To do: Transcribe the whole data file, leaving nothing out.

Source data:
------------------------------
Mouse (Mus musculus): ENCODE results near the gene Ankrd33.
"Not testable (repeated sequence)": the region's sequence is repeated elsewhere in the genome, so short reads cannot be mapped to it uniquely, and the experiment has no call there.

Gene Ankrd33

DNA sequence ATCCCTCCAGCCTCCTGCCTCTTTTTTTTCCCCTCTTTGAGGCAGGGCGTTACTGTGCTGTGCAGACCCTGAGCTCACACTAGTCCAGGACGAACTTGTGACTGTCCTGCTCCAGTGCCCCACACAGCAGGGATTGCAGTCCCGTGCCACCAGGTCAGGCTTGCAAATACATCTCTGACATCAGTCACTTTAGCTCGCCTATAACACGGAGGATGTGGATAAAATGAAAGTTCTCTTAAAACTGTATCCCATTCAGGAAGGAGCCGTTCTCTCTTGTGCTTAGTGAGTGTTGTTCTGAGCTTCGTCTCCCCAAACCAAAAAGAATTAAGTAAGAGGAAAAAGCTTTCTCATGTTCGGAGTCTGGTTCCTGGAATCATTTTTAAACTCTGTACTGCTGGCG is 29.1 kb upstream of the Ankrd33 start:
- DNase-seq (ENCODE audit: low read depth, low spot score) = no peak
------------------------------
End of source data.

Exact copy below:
Mouse (Mus musculus): ENCODE results near the gene Ankrd33.
"Not testable (repeated sequence)": the region's sequence is repeated elsewhere in the genome, so short reads cannot be mapped to it uniquely, and the experiment has no call there.

Gene Ankrd33

DNA sequence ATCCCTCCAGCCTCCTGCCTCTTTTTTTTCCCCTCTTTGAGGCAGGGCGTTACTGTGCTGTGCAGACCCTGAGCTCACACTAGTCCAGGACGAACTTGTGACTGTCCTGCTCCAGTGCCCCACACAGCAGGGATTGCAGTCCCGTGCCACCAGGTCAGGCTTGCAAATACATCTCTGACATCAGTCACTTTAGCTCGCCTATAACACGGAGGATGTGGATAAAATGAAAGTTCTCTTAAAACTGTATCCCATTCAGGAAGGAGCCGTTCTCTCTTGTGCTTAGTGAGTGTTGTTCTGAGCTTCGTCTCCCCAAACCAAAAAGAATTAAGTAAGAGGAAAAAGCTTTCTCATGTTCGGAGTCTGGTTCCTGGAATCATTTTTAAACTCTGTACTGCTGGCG is 29.1 kb upstream of the Ankrd33 start:
- DNase-seq (ENCODE audit: low read depth, low spot score) = no peak